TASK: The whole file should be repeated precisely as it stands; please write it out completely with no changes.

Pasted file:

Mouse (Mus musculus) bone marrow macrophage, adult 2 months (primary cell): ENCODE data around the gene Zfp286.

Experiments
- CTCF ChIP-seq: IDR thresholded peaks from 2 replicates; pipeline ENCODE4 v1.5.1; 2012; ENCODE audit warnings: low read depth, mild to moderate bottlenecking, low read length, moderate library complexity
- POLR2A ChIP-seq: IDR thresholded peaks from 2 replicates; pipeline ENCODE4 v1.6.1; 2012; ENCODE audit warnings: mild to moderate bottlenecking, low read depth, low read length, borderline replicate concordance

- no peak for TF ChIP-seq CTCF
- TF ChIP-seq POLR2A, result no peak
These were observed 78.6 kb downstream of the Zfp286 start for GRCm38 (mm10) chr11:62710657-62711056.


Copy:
Mouse (Mus musculus) bone marrow macrophage, adult 2 months (primary cell): ENCODE data around the gene Zfp286.

Experiments
- CTCF ChIP-seq: IDR thresholded peaks from 2 replicates; pipeline ENCODE4 v1.5.1; 2012; ENCODE audit warnings: low read depth, mild to moderate bottlenecking, low read length, moderate library complexity
- POLR2A ChIP-seq: IDR thresholded peaks from 2 replicates; pipeline ENCODE4 v1.6.1; 2012; ENCODE audit warnings: mild to moderate bottlenecking, low read depth, low read length, borderline replicate concordance

- no peak for TF ChIP-seq CTCF
- TF ChIP-seq POLR2A, result no peak
These were observed 78.6 kb downstream of the Zfp286 start for GRCm38 (mm10) chr11:62710657-62711056.